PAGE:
After five minutes of conversation, the visitor kicked Wilson in the groin, broke his nose, and shot him twice, once in the neck and once in the head. One of Wilson's two guard dogs sustained a broken leg trying to defend its master (it later had to be put down). The killer then jumped over the back fence in the one spot where it was possible to do so and land on the ground outside safely, and circled back to the front of the house to grab the yellow bike. An accomplice pulled up in a van nearby and the killer was able to put the bike in the back and escape. The whole hit was expertly designed to take out Wilson alone, and leave his wife alive.
Charlie's wife Pat moved back to London to live near her daughters, leaving her terrier with Gordon Goody, and her surviving guard dog with the neighbour.
It is likely that Wilson was murdered on the orders of Roy "The Lump" Adkins, with killers identified by Pat Wilson as Bill "Porky" Edmunds, with Danny "Scarface" Roff as the accomplice. The two men were known to work as a team. Adkins was furious with Wilson, that he had supposedly given 'permission' for smuggler Jimmy Rose to admit to police that a drug shipment he was carrying was owned by Adkins, who was already on the run from police. After a request from Rose, Wilson rang one of Adkins' associates, Eamon Evans, to ask whether Rose could name him. While Rose denies naming Adkins, two days after Wilson's call to Evans, police raided Adkins hideout in Amsterdam, only shortly after he had left it. Adkins, a heavy drug user as well as dealer was furious with Wilson, and would not agree to peaceful terms arranged by intermediaries. Whether or not the three men were guilty, they were widely held responsible and Adkins was himself gunned down on 28 September 1990. On 10 February 1996, Danny 'Scarface' Roff who had recently been released from prison was shot in the spine when a gunman walked into a club where he was present and sprayed him with bullets. In March 1997, a crippled Roff, now no longer able to walk, was shot dead in his car when he returned home. Edmunds has survived by going on the run.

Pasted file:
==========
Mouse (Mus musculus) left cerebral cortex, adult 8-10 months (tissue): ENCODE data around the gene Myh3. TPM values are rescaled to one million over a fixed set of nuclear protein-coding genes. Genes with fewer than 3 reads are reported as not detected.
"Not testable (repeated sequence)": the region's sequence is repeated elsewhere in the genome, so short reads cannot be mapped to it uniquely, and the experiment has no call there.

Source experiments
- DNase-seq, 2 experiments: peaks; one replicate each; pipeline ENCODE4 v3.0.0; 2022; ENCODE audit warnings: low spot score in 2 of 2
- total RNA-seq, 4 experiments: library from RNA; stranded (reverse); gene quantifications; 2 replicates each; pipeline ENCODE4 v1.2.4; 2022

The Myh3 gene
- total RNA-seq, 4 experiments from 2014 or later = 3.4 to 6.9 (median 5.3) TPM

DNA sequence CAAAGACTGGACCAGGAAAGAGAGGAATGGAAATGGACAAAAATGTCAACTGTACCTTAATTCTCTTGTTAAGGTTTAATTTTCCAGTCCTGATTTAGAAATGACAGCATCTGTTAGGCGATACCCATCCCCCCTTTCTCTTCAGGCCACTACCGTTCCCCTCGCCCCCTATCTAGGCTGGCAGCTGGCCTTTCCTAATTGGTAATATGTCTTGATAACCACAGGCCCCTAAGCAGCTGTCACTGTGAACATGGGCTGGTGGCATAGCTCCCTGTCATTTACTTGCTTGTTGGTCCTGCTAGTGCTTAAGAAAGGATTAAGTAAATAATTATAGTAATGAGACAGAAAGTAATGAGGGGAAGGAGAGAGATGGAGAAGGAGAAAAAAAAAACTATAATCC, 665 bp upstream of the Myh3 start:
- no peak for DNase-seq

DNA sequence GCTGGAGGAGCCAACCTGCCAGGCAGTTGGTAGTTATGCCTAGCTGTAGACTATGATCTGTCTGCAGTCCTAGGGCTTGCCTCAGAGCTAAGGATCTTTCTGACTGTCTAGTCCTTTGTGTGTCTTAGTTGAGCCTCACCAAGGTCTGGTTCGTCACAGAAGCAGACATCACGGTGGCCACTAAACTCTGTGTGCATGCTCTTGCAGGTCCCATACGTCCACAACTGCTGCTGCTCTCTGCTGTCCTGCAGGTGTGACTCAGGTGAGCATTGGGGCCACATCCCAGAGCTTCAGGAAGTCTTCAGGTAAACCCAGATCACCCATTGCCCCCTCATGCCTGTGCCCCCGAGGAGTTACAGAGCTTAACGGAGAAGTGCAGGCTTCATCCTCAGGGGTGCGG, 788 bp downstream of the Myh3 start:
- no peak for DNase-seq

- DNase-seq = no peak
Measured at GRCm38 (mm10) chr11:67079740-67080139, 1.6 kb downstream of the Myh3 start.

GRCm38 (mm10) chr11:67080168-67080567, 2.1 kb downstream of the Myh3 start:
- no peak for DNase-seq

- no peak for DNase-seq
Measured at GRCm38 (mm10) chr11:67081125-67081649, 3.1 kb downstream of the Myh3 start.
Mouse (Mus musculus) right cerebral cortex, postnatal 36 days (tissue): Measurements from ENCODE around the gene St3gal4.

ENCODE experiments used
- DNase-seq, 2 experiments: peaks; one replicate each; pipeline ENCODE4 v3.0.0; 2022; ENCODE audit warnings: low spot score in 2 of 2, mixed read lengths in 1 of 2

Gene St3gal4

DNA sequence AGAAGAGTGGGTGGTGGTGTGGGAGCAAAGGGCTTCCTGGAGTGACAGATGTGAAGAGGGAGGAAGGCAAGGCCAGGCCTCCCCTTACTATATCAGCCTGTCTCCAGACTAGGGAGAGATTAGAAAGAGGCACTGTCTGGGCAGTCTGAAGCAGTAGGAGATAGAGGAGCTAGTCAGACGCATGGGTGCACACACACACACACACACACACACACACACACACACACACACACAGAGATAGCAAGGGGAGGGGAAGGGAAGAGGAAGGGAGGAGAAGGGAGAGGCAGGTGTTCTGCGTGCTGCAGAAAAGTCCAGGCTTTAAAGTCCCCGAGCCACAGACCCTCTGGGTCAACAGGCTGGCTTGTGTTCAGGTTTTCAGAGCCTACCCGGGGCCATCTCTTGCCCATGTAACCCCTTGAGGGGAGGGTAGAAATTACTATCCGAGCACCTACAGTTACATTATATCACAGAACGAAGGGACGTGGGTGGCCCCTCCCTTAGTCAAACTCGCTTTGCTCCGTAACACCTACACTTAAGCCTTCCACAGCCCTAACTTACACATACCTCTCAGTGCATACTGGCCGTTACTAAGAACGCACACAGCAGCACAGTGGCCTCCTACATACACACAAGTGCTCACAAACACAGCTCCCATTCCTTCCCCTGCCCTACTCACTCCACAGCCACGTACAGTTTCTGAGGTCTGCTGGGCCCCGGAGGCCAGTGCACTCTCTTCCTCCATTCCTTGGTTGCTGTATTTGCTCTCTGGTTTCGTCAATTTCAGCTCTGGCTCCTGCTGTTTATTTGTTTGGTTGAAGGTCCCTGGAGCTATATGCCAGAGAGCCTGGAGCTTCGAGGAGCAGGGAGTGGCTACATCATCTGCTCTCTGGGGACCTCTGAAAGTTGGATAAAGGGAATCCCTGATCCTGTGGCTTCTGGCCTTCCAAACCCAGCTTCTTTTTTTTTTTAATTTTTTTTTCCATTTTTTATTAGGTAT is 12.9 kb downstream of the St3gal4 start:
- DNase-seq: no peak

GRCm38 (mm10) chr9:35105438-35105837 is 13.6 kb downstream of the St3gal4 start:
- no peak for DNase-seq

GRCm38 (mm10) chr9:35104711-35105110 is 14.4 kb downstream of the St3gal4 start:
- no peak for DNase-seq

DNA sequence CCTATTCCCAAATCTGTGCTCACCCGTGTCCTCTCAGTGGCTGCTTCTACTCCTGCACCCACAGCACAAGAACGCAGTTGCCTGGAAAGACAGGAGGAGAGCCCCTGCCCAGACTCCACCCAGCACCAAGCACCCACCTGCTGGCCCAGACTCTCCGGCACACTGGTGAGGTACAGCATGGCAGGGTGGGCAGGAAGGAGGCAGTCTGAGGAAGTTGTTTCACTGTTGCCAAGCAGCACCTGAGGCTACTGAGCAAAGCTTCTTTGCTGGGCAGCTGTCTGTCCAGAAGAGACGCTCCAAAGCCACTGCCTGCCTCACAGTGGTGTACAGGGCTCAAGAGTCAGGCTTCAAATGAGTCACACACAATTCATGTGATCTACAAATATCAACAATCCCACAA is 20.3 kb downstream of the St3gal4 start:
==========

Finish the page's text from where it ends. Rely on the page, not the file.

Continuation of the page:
- Wensley Clarkson (2 February 2006). Killing Charlie: The Bloody, Bullet-Riddled Hunt for the Most Powerful Great Train Robber of All. Mainstream Publishing. ISBN 1845960351.
- "Great train robber escapes from Prison". History Channel. 12 August 1964. Retrieved 28 February 2013.
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- "In conversation with... Bruce Reynolds". Idler magazine. 14 March 1996. Archived from the original on 20 April 2013. Retrieved 28 February 2013.
- "1964: Great Train Robber escapes from jail". BBC News. 12 August 1964. Retrieved 28 February 2013.
- Jack Harvey. "The Great Train Robbery Part II – Did it end like a Children's Tea Party?". algarvedailynews.com. Archived from the original on 30 January 2013. Retrieved 28 February 2013.
- "What became of the Great Train Robbers". London Evening Standard. 8 August 2003. Retrieved 28 February 2013.
- Douglas Greenwood, Who's Buried Where in England, Constable, London (2006) pg 345 ISBN 978-1-84529-305-5